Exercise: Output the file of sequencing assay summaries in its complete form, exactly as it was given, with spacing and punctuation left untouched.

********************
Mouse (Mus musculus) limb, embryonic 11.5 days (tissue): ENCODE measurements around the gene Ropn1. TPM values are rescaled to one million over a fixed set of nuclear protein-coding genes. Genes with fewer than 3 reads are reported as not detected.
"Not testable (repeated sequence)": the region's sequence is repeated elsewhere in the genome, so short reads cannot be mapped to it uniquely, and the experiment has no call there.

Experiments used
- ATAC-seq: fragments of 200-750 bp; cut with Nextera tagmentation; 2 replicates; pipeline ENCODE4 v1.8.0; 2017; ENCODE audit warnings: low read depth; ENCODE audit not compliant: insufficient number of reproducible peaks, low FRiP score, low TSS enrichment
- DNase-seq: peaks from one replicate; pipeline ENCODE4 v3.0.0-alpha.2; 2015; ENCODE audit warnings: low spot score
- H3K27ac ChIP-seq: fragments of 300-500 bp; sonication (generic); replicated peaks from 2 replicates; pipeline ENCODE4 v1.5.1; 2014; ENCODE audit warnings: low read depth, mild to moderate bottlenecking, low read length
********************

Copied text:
Mouse (Mus musculus) limb, embryonic 11.5 days (tissue): ENCODE measurements around the gene Ropn1. TPM values are rescaled to one million over a fixed set of nuclear protein-coding genes. Genes with fewer than 3 reads are reported as not detected.
"Not testable (repeated sequence)": the region's sequence is repeated elsewhere in the genome, so short reads cannot be mapped to it uniquely, and the experiment has no call there.

Experiments used
- ATAC-seq: fragments of 200-750 bp; cut with Nextera tagmentation; 2 replicates; pipeline ENCODE4 v1.8.0; 2017; ENCODE audit warnings: low read depth; ENCODE audit not compliant: insufficient number of reproducible peaks, low FRiP score, low TSS enrichment
- DNase-seq: peaks from one replicate; pipeline ENCODE4 v3.0.0-alpha.2; 2015; ENCODE audit warnings: low spot score
- H3K27ac ChIP-seq: fragments of 300-500 bp; sonication (generic); replicated peaks from 2 replicates; pipeline ENCODE4 v1.5.1; 2014; ENCODE audit warnings: low read depth, mild to moderate bottlenecking, low read length